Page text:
Recombinant human erythropoietin (rHuEPO) is a biopharmaceutical drug given to patients who have a low hemoglobin related to chronic kidney disease, cancer or anemia. However, some patients repeatedly receiving rHuEPO develop anti-rHuEPO neutralizing antibodies leading to the development of pure red cell aplasia (PRCA). The immunogenic antibody response activated by rHuEPO is believed to be triggered by T-cells recognizing EPO epitopes bound to MHC molecules displayed on the cell surface of APCs. Previous studies have reported an association between the development of anti-rHuEpo-associated PRCA and the HLA-DRB1*09 gene, which is reported to be entrenched in the Thai population. In this study, we used computational design to screen for immunogenic hotspots recognized by HLA-DRB1*09, and predicted seventeen mutants having anywhere between one through four mutations that reduce affinity for the allele, without disrupting the structural integrity and bioactivity. Five out of seventeen mutants were less immunogenic in vitro while retaining similar or slightly reduced bioactivity than rHuEPO. These engineered proteins could be the potential candidates to treat patients who are rHuEpo-dependent and express the HLA-DRB1*09 allele.
Erythropoietin (EPO) is a protein hormone produced by the kidneys and plays an essential role in the production and maturation of red blood cells (RBCs), which carry oxygen from the lungs to the rest of the body. EPO contains 165 amino acids, which contributes to the relative molecular mass of around 30,600 daltons. Post-translational modification of this protein results in the addition of 4 carbohydrate chains: 3 N-linked and 1 O-linked glycosylation1,2,3, following which the molecular weight of erythropoietin is roughly 40% increased from its original mass. Recombinant human erythropoietin (rHuEPO) is administered to patients who have lower hemoglobin levels because of their inability to produce enough endogenous erythropoietin. These include patients having chronic kidney disease (CKD), patients dependent on dialysis, HIV infection and malignancy. rHuEPO has also been used to accelerate erythropoiesis in surgery, post-chemotherapy and post-transplantation4. Indeed, treatment of anemia with rHuEPO has been shown to improve the quality of life (QoL) of these patients5,6.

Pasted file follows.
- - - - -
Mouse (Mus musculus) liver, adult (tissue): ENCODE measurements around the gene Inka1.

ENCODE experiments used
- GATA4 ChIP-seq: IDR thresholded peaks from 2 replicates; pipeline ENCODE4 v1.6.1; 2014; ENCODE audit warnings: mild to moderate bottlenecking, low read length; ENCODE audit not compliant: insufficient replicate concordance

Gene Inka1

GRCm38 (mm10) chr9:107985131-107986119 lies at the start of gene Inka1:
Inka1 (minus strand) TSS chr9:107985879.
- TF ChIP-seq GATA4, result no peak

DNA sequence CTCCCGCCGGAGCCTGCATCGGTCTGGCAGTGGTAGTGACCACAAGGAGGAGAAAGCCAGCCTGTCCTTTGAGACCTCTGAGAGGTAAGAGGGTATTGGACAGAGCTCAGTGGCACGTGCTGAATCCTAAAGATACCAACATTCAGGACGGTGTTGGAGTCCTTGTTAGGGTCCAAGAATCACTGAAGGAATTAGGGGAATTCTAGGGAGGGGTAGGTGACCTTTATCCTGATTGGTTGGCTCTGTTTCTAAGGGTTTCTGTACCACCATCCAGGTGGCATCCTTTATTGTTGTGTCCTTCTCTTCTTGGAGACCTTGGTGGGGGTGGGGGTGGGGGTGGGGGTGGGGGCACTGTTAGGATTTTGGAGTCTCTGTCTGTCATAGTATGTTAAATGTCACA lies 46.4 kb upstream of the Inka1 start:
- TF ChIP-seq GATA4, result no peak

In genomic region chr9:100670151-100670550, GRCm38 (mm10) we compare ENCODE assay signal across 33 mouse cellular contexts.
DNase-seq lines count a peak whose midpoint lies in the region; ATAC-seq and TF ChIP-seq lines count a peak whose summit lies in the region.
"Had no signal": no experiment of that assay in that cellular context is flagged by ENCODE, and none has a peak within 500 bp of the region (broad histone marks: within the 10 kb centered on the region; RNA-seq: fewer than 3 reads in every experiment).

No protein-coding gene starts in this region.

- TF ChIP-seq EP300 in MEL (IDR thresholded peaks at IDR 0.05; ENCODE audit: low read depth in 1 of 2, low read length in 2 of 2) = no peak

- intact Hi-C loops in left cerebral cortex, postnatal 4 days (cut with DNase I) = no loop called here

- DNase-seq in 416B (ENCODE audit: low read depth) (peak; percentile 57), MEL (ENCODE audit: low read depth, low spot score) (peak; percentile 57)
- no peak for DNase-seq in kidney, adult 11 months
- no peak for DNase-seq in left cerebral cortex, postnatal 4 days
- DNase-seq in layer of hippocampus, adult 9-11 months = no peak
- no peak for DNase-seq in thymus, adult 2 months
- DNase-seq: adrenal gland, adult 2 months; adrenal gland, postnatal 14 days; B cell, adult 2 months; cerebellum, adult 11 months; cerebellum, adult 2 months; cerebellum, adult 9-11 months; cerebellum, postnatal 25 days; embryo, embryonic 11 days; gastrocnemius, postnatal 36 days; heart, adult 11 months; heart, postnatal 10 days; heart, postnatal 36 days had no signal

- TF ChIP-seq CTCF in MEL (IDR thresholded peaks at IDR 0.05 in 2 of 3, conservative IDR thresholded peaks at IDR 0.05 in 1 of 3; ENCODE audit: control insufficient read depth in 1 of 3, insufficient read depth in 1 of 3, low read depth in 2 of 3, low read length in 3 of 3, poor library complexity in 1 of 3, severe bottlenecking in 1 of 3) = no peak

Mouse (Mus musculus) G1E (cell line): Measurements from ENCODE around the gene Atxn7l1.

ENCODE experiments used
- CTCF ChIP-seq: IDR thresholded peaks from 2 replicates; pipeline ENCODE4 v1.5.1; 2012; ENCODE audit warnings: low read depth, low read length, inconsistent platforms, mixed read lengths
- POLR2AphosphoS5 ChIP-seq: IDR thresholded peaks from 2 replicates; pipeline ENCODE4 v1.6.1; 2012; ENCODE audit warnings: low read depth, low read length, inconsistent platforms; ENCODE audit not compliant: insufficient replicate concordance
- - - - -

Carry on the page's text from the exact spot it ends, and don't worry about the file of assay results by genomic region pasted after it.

Several reports have shown that the number of reported cases with PRCA due to the development of neutralizing antibodies against endogenous EPO and recombinant erythropoiesis-stimulating agents (ESAs) has increased worldwide7,8,9,10,11,12,13. Most of these reported cases were in patients receiving rHuEPO for the treatment of CKD-related anemia. The anti-rHuEPO neutralizing antibodies cross-react with endogenous EPO. The development of autoantibodies against endogenous EPO in patients who have never been treated with ESAs is very rare14. While PRCA is a type of anemia associated with several causes including virus infection, immunological mediation, pregnancy, pre-stage malignancy, toxic exposure, and drug effects, the distinct features of PRCA associated with rHuEPO includes severe rHuEPO resistance, blood transfusion dependence, high serum ferritin, bone marrow showing the absence of red cell precursor and presence of anti-rHuEPO antibody15,16. PRCA symptoms include very low reticulocyte and erythroid progenitor cells while other blood cell parameters are normal15. The incidence of EPO-associated PRCA is a significant burden on the affected population worldwide, especially in the most affected countries such as Thailand17.